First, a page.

Go Nuts for Ginkgo Nuts – Finding, Harvesting, Processing and Cooking Ginkgo Nuts

Ginkgo biloba is a tree that is fairly unnoticed until the fall when it shows off its beautiful golden colors or less excitingly when the vile smell of the tree’s fruit permeates the air.  The tree is fairly common as it is hardy in zones 3-8.  Unfortunately, homeowners often cut their trees down when they find out that that sudden smell of dog poop and vomit is coming from the fruits of the female species of the tree.  The male tree, however, provides only its striking fall colors.  Fortunately for us, our neighbor has both a male and a female ginkgo tree, allowing us to harvest the ginkgo fruits that fall over on our side.

Ginkgo biloba is, of course, known for its improvement of cognitive abilities and ginkgo nuts are used throughout Asian cuisine.  Ginkgo biloba is an ancient fossil with similar species found over 270 million years ago.  The tree escaped extinction being rescued and domesticated by Buddhist Monks in China and it is said that in Hiroshima after the atomic bomb, the only tree to survive was a ginkgo tree.  Just a note if you have never had ginkgo nuts – the fruit and nuts can be highly allergic to some people and eaten in large quantities can be poisonous.

Now on to the harvesting:

Recognizing a Ginkgo Tree

ginkotree

Your first scan should be for beautiful golden leave colors – this tree is still a bit early – in a few days the gold will be at its peak.  This is actually the male tree – the female tree is a few feet over to the right and about 5-6 times the size.

 

ginko-tree-upclose

The leaves of the tree are very characteristic – “biloba” actually means two lobes and from the picture it is obvious why.

ginko-fruit-upclose

The fruit looks like a sweet plumb, but a quick olfactory test will confirm that it is ginkgo  if the smell gets you ready to gag.

 

Harvesting the Ginkgo Nuts

harvesting-setup

Here is my harvesting setup –  a container with collected fruits – a container for the discarded fruit and – a container for the nuts.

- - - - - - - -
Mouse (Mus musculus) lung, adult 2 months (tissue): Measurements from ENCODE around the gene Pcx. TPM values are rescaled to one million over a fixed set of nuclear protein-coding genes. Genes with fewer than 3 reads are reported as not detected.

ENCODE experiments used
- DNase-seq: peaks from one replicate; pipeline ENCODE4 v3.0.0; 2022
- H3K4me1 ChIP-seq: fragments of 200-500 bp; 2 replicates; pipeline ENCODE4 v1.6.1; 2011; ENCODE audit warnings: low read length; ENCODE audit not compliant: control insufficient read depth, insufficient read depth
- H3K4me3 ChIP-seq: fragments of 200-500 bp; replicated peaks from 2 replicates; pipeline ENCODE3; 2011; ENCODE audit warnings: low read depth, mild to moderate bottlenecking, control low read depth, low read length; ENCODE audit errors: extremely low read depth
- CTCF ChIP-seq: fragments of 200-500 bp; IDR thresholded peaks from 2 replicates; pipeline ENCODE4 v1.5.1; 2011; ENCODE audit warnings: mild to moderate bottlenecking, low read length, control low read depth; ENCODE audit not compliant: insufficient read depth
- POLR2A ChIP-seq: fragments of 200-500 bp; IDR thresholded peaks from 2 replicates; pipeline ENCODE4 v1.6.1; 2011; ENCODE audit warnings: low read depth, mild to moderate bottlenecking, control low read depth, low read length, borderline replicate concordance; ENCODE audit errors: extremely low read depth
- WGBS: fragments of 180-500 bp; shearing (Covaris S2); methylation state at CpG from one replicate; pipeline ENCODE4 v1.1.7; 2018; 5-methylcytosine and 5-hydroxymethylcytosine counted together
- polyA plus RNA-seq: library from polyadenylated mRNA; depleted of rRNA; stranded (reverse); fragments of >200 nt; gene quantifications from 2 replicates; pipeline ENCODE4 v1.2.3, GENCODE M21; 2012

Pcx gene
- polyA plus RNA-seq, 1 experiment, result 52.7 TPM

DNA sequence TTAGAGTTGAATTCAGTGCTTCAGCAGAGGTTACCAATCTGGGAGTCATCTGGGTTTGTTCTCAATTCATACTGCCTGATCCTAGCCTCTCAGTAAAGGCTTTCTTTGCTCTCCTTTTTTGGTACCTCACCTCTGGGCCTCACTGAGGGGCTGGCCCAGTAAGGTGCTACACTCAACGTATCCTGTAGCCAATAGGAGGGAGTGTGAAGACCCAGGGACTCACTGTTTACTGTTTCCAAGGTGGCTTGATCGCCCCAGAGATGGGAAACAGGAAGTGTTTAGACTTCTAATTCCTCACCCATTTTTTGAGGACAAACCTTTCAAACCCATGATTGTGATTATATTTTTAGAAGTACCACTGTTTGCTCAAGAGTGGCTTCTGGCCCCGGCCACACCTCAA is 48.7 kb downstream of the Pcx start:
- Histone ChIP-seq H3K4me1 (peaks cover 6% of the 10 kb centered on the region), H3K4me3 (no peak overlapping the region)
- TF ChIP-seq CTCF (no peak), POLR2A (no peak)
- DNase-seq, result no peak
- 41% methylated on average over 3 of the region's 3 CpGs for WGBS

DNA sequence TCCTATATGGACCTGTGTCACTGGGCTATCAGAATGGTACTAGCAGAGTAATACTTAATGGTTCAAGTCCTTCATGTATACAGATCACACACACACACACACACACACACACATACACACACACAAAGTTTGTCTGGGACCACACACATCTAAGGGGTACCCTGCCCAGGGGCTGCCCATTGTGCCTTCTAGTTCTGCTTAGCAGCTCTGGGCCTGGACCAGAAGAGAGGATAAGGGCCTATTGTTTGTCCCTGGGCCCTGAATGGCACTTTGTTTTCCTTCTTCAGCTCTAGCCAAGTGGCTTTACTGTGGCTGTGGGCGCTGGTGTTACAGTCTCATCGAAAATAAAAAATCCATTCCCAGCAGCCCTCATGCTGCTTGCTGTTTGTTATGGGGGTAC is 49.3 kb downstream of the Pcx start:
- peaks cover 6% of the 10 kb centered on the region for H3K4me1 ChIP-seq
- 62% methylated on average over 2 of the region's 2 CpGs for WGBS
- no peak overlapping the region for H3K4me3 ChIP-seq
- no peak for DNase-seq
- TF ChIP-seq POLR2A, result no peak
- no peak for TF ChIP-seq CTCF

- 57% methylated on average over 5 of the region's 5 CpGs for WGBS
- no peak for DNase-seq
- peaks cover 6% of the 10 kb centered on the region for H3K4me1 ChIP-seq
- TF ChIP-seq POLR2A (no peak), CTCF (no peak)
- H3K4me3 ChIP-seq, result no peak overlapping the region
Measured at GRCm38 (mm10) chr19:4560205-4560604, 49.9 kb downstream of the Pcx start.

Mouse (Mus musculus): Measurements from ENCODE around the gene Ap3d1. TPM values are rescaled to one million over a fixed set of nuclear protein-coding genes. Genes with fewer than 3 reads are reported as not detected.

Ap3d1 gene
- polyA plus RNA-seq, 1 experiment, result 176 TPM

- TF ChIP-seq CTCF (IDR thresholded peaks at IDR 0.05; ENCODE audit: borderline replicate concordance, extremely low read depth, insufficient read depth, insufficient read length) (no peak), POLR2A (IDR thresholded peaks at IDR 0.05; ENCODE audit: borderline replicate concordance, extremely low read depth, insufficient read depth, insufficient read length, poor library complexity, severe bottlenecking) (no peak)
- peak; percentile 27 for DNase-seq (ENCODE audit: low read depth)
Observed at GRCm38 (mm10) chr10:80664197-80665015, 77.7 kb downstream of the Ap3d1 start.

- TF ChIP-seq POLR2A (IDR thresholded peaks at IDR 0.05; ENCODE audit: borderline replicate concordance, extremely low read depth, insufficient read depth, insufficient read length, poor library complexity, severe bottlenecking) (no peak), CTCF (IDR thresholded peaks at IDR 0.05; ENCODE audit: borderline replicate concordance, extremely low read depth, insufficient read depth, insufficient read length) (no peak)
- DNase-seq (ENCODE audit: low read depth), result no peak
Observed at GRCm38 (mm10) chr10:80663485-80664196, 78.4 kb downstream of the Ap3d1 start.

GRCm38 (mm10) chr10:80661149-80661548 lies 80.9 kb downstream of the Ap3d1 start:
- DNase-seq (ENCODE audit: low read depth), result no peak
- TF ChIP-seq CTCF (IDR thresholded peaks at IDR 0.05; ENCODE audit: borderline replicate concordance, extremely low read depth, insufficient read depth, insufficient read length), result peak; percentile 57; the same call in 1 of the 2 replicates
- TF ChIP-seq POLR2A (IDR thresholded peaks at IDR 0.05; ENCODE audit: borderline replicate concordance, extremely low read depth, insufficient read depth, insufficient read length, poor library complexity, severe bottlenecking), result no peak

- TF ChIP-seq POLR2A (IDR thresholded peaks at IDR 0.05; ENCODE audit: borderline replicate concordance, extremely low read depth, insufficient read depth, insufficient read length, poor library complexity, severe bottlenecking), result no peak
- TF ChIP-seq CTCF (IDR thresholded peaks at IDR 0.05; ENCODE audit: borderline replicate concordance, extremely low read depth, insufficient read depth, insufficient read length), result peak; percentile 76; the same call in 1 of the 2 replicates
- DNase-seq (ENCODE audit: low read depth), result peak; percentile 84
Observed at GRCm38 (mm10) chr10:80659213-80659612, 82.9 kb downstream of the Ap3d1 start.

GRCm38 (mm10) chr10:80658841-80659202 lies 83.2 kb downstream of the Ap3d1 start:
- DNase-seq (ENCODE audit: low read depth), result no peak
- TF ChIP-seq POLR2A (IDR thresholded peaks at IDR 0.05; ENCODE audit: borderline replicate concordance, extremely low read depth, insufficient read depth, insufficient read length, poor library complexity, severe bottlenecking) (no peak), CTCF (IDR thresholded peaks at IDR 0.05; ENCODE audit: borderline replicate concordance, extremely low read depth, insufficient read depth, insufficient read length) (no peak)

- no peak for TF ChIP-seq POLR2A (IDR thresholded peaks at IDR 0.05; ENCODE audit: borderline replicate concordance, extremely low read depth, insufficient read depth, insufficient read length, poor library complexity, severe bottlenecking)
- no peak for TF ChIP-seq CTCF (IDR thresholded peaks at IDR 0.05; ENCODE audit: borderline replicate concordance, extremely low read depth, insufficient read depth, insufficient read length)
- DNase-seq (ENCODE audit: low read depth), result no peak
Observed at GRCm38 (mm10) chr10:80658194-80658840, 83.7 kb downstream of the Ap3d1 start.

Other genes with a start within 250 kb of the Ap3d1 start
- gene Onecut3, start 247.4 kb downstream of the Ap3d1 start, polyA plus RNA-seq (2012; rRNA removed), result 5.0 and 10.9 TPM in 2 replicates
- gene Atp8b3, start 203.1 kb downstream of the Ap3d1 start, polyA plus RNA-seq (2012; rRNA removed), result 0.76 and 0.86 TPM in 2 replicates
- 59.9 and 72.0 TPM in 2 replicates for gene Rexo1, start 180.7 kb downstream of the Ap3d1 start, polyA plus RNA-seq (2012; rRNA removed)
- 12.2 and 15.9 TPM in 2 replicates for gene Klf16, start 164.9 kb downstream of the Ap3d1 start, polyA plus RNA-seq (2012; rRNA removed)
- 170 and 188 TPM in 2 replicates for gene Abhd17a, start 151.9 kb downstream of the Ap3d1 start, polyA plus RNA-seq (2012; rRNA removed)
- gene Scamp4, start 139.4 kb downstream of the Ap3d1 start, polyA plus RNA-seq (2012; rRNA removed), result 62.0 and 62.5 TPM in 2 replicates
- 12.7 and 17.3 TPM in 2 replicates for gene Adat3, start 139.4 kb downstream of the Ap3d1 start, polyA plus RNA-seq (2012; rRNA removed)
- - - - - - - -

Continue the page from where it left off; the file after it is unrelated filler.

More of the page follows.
ginko-fruit-collected

A bucket with about half the ginkgo nuts collected – this was from November and the tree still had a significant amount of fruits on the tree.  If you soak the fruits in warm water for 1-3 hours – the nuts will separate very easily from the fruit.

gingo-scrap-fruit

You will want to wear gloves when separating the nuts from the fruit.  Some people are allergic to the oil in the fruits which can bring about a rash similar to poison ivy.  Even if you’re not sensitive to the fruits, you will want to wear gloves because of the smell.

harvested-ginko

After the ginkgo nuts are harvested, give them a good thorough washing and scrubbing to clean off any excess fruit stuck to the nuts.

ginko-drying

After that it is time to dry the nuts – dry them in the oven at the lowest temperature for 1-2 hours.  After that, I would leave them out exposed to air in single layers inside for another week or two.

ginko-dehulled

Once you are ready to use them in cooking, you will need to deshell them – this is actually pretty easy as the shell breaks very easily.  If the brown husk did not separate, we have another trick for you.  Pour hot water over the nuts and wait 10 minutes – after that the husks should easily be able to be rubbed off.

ginko-dehusked

The ginkgo nuts are now ready to be cooked – you can use them in your favorite Chinese recipe.  The most common way to cook them is to

  1. simply boil them in water until chewy – sometimes they will turn green (depending on the age of the nut)
  2. pan fry them in a little oil

Below a video of the process:

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